Don’t be fooled. O’Reilly’s apology is hollow. Immediately after O’Reilly’s spokesperson released the statement, he personally took to Twitter. Not to tweet an apology himself. But instead to decry ‘political correctness’ - a position that O’Reilly and his ilk usually retreat to when they are criticized for bigotry (or worse). You don’t need to be familiar with his long history of racially inflammatory attacks to know what he was trying to convey with this tweet.

    And yes, Bill O’Reilly should be fired. Not by my standards. I don’t think it would be fair to expect O’Reilly or Fox News to adhere to those. But instead, by Fox News’ own standard. Just four days ago, Fox News fired its longtime comptroller due to an extensive history of racially inflammatory attacks. Explaining the termination, Fox’s spokesperson said that there was ‘no place for abhorrent behavior’ like that at Fox News.

    O’Reilly didn’t get the message - and he of all people at Fox needed to hear it. Racism is just as much a fixture of O’Reilly's program as bluster is.

    Fox News set the standard for acting here. They said racism doesn’t have a place at Fox News. Now, four days later, the network has to decide: will they abandon their standard of not supporting racism in favor of their standard bearer, or will they hold O’Reilly accountable? They can’t have both.

    O’Reilly’s remarks drew a firestorm of criticism from commentators who called them racist and sexist. He will reportedly address his comments on tonight’s broadcast of The O’Reilly Factor. However, it is unlikely that any apology tonight will be sincere -- on Twitter, he has promised a "big political correctness" segment on the show.

    Media Matters has documented Bill O’Reilly’s extremely long history of not just making such comments but also of enabling and rewarding people like Jesse Watters who do the same.

    UPDATE:

    Media Matters President Angelo Carusone reiterated his call for Bill O’Reilly to be fired after The O’Reilly Factor host was forced to address comments he made on Fox & Friends about Rep. Maxine Waters (D-CA):

    “It was clear that the statement issued on Bill O’Reilly’s behalf earlier today apologizing for his remark about Rep. Waters’ hair was hollow. Its emptiness was confirmed when O’Reilly opened his show accusing the Congresswoman of being unpatriotic and attacking her over what O’Reilly characterized as a “love” of welfare (a textbook dog whistle).

    I’ll reiterate what I said earlier today: Bill O’Reilly’s apology ain’t shit. He should be fired.

    One other thing: What we witnessed from O’Reilly today is media manipulation 101. First, the host issued a generic hollow apology when he came under fire. Next, the media wrote up his apology -- largely treating it as sincere. But at the end of the day, O’Reilly came home to his audience, assailed his target and deployed a different racial attack.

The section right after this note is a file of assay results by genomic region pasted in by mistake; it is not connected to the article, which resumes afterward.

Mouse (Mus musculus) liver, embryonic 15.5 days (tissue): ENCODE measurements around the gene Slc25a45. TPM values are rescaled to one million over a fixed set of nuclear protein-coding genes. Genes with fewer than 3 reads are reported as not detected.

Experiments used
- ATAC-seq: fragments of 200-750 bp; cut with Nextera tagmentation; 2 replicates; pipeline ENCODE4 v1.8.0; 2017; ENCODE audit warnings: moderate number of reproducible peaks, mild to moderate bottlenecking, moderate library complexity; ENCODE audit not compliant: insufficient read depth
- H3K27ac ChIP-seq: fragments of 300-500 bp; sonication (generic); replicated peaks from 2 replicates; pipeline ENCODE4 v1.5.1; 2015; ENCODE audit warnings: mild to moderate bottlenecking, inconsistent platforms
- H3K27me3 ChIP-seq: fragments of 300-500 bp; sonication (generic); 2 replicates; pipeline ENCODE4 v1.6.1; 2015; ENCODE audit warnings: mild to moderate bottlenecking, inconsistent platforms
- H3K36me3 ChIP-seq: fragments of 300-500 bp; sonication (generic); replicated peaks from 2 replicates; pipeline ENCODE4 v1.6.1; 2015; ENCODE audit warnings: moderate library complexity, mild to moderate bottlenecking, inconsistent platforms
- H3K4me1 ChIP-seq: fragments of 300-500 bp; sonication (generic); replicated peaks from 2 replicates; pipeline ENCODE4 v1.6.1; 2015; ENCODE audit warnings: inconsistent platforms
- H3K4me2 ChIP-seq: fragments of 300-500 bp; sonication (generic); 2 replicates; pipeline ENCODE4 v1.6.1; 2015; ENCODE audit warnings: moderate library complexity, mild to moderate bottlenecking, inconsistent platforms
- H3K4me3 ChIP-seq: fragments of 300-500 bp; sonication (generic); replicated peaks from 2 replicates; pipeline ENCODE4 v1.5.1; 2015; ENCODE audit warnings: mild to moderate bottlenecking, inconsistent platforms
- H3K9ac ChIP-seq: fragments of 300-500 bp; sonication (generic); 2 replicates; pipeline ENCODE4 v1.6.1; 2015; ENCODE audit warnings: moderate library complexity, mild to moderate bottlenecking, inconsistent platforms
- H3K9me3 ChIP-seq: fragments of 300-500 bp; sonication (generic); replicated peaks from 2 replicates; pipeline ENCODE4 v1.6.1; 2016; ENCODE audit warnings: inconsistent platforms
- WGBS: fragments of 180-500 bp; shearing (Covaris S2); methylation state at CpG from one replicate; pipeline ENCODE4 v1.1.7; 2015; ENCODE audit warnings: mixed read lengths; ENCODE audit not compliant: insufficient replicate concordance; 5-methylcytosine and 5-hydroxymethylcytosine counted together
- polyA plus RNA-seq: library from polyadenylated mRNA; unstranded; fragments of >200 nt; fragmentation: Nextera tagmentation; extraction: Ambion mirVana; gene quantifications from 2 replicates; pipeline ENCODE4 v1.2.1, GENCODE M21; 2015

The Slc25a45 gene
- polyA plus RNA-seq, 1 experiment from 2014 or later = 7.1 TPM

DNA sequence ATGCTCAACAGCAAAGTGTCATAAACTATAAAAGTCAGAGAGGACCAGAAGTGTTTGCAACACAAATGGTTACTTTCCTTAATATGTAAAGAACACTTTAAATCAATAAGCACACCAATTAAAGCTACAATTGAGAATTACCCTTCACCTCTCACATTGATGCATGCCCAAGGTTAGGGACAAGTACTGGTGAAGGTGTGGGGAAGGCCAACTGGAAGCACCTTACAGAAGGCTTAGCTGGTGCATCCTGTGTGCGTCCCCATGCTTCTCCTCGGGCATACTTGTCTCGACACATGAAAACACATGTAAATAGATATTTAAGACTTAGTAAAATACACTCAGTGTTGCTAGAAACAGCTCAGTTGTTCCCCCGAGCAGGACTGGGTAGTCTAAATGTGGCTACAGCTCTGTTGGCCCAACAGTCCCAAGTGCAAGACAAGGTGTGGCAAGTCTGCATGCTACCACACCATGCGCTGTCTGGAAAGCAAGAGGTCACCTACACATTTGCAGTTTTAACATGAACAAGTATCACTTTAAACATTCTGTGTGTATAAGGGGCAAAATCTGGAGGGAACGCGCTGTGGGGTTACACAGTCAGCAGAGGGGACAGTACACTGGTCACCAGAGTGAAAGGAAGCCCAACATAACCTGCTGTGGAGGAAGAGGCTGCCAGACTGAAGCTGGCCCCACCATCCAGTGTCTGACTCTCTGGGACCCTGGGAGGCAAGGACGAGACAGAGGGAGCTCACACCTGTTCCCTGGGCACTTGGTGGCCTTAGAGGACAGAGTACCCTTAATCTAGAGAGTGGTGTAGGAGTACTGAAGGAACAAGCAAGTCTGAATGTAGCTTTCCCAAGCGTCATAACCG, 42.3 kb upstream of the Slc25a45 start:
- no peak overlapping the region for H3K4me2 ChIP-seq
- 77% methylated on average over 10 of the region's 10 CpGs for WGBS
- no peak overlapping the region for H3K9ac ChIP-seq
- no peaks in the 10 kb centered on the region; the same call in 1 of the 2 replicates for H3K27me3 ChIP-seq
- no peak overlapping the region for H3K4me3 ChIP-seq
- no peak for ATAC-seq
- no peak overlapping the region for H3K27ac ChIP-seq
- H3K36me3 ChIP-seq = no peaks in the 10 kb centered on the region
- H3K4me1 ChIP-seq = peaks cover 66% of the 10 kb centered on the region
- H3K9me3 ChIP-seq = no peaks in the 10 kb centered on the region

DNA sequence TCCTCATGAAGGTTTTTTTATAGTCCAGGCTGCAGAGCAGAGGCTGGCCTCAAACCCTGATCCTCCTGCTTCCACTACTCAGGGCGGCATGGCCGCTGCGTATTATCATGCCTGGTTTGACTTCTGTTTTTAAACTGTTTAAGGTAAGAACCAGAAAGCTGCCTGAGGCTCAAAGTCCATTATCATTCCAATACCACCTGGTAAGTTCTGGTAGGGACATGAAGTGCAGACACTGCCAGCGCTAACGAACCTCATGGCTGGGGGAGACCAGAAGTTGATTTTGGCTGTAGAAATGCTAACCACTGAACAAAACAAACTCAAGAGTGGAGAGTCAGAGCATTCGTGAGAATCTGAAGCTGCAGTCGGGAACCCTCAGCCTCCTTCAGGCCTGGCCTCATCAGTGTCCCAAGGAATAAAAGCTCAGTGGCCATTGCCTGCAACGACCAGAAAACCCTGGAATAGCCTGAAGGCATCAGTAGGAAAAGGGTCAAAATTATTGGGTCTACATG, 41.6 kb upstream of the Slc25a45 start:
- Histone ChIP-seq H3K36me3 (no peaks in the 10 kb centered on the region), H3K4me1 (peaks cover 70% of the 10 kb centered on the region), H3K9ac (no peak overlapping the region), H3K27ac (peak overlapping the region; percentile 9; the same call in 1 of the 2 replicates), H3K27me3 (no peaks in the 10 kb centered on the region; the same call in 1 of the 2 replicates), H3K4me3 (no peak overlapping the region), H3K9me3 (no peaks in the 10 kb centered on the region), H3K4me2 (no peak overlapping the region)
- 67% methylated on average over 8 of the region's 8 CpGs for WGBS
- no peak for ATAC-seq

In this scenario, O’Reilly gets the benefits as if he apologized without any consequences or even needing to change his tune. I strongly encourage any reporter that uncritically wrote up his statement from earlier today to go back and update your story accordingly to expose its hollowness. Don’t let O’Reilly and his press flack play you for a fool.”

  • Bill O’Reilly’s History Of Racism

    ››› ››› ALEX KAPLAN

    Fox News host Bill O’Reilly was widely criticized for his racist remarks in which he mocked the hair of an African-American congresswoman, saying it looked like she was wearing a “James Brown wig.” This isn’t the first time O’Reilly has made such comments; in fact, he has a history of saying racist things.

  • O’Reilly Apologizes For Saying Rep. Maxine Waters’ Hair Looks Like A “James Brown Wig”

    Blog ››› ››› MATT GERTZ

    Fox News host Bill O’Reilly issued a statement apologizing to Rep. Maxine Waters (D-CA) for comparing her hair to a “James Brown wig.”

    During an appearance on Fox & Friends this morning, O’Reilly responded to a clip of Waters criticizing President Donald Trump’s supporters by saying, “I didn't hear a word she said. I was looking at the James Brown wig. If we have a picture of James, it's the same wig.”

    Fox & Friends co-host Steve Doocy replied, “It’s the same one,” and Brian Kilmeade added, “And he's not using it anymore. They just -- they finally buried him.” Co-host Ainsley Earhardt took issue with O’Reilly’s comments, saying, “I've got to defend her on that. I have to defend her on that. She's a -- you can't go after a woman's looks. I think she's very attractive.” O’Reilly responded, “I didn’t say she wasn’t attractive. I love James Brown, but it's the same hair.”

    O’Reilly’s remarks drew a firestorm of criticism from commentators who called them racist and sexist. O’Reilly has a long history of making such comments.

    In a statement to Business Insider, he said: “As I have said many times, I respect Congresswoman Maxine Waters for being sincere in her beliefs. I said that again today on Fox & Friends calling her ‘old school.’ Unfortunately I also made a jest about her hair which was dumb. I apologize.”

    He will reportedly address his comments on tonight’s broadcast of The O’Reilly Factor. It is unlikely that any apology tonight will be sincere -- on Twitter, he has promised a "big political correctness" segment on the show.  

  • Trump Rewards O'Reilly Minion Who Previously Aired Racist And Misogynist Reports

    ››› ››› ZACHARY PLEAT & CRISTINA LóPEZ G.

    Fox News host Jesse Watters will interview President Donald Trump for his show Watters World. Watters, who originally appeared on Fox as a correspondent for The O’Reilly Factor, has a track record of disparaging segments about immigrants, women, Asian-Americans and African-Americans. He has also produced reports in which he shamed homeless Americans, mocked members of the LGBTQ community, and “followed, harassed, and ambushed” a journalist.